Tuesday, August 08, 2006

Tax referendum petition

I'm with Ben Cunningham. We've got to get a handle on this property tax issue and I don't see the Metro Council getting it done. I've signed the petition and encouraged others to do the same.

Today's City Paper has two interesting quotes.

Although some in the business community have blamed residential flight on the troubled state of the Metro school system, Cunningham countered that the surrounding counties are producing quality schools with lower property tax rates.
“It’s difficult to get people to vote to raise their own taxes,” [political analyist Pat] Nolan said. “So it will be incumbent on the elected officials to explain why they need to retain some control over a major revenue [stream].”
And so two comments.

I regularly talk with people who are very concerned about the condition of Metro schools. Rightly, they have the best interests of the children at the forefront of their minds. They also have the reality of having to live on a budget. And so what we've done is raised taxes to a point where they cannot afford to stay here and send their children to private schools. And they cannot stay here and let their children attend their bad zoned school--magnet schools being unavailable to these unlucky families.

Additionally, both Metro and the MNPS have consistently failed over and over again with amazing arrongence to realize that they are not entitled to our money. If they want it they've got to explain to Joe Taxpayer why he and his family should do without and the Metro/MNPS need is greater.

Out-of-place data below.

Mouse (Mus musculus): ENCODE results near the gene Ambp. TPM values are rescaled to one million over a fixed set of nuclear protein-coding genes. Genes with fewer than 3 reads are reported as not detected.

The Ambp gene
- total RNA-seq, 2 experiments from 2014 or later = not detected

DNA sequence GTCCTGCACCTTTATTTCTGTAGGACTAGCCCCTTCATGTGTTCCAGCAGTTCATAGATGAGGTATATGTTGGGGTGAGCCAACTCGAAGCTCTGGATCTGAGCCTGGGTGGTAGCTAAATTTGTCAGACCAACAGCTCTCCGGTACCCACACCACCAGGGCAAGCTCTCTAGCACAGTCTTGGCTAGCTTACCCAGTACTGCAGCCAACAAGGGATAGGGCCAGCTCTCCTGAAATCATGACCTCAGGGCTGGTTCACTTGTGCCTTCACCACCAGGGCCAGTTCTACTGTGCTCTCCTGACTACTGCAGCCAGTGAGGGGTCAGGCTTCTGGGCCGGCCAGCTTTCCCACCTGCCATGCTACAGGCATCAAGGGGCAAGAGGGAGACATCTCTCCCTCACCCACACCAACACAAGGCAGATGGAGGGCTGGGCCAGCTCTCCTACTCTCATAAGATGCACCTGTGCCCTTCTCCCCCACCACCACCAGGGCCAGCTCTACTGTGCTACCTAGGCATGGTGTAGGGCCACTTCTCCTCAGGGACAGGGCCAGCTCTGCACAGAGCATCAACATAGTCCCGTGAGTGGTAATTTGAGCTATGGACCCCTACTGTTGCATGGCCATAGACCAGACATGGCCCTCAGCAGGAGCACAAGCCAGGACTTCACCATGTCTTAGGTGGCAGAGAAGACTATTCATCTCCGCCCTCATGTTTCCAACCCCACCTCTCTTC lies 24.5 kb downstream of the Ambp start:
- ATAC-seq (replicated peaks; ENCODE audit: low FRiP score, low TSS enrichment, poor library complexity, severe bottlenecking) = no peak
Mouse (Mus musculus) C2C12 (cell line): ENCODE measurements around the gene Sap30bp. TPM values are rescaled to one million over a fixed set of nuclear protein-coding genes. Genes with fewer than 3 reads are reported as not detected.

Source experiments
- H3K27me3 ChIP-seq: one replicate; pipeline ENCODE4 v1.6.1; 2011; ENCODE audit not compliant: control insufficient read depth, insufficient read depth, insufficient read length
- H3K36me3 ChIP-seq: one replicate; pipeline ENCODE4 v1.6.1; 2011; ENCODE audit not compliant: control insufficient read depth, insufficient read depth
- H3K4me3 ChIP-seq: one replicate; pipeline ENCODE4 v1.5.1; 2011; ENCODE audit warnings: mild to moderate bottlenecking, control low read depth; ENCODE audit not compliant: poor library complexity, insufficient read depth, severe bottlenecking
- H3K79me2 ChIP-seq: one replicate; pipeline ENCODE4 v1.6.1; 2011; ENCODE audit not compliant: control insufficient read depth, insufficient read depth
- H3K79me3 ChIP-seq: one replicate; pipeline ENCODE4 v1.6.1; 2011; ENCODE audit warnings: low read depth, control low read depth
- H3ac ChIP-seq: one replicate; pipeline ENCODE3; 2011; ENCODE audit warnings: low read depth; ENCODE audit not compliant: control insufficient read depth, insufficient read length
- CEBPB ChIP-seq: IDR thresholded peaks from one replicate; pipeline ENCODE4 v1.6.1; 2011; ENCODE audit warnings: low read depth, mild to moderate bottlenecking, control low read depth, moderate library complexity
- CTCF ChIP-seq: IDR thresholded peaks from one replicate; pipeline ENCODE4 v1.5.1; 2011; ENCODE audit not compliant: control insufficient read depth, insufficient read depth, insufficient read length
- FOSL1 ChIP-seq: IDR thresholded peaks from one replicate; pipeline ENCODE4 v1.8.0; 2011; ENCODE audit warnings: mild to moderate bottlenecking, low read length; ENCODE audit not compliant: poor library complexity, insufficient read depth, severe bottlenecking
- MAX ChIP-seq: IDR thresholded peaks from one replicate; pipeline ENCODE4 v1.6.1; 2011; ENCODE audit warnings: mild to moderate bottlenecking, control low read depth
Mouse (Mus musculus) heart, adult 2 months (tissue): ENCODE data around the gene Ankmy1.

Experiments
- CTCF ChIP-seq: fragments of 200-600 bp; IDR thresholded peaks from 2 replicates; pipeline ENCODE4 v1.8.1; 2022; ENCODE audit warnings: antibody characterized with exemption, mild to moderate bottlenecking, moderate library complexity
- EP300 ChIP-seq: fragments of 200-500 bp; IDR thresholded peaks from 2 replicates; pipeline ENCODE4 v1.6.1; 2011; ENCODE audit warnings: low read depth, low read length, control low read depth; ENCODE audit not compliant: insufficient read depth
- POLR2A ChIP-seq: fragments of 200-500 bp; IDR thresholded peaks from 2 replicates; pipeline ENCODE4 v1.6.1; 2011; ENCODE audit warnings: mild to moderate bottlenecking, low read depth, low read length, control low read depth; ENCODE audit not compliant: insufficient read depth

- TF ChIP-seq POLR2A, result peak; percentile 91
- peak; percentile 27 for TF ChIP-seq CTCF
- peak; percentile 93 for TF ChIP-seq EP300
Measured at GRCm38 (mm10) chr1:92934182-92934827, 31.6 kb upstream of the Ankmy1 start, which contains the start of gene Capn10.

jim collins said...

Just a thought;could it be that "one" of the very many problems with the public school quality,is that it is "fairly easy" to send our children to private schools,or even home school them.Parental involvement being what it is in the public school sector,private and home schools seem to siphon off the quality of parents needed to influence change.
Just a thought.

Eric Holcombe said...

Could those quality parents influence change by say, running for a school board position?

It is quite apparent from Ms. Brooks' exercise that you must sacrifice your children to the ineffective system or be a perpetrator of said system to even be considered a valid voice in the process. I would state that many of those "siphoned" off left in frustration with the lack of response or change they were capable of influencing as a "mere parent". Others, like me, are paying attention ahead of time.

As a parent, your immediate responsibility is to your own children, whether that is food, shelter, education or otherwise. Tackling the responsibilities of others' parenting to the detriment of your own family is self-defeating.

I will say you are on the right track, but a system that repeatedly tells parents they are unqualified and "let the professionals handle it" just isn't interested in their input - except for the cash part.